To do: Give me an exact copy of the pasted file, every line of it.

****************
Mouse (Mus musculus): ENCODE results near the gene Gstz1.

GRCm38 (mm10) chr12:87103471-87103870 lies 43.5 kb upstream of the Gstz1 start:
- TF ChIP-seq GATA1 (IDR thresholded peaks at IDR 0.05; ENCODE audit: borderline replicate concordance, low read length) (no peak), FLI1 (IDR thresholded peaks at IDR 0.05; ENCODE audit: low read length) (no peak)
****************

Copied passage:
Mouse (Mus musculus): ENCODE results near the gene Gstz1.

GRCm38 (mm10) chr12:87103471-87103870 lies 43.5 kb upstream of the Gstz1 start:
- TF ChIP-seq GATA1 (IDR thresholded peaks at IDR 0.05; ENCODE audit: borderline replicate concordance, low read length) (no peak), FLI1 (IDR thresholded peaks at IDR 0.05; ENCODE audit: low read length) (no peak)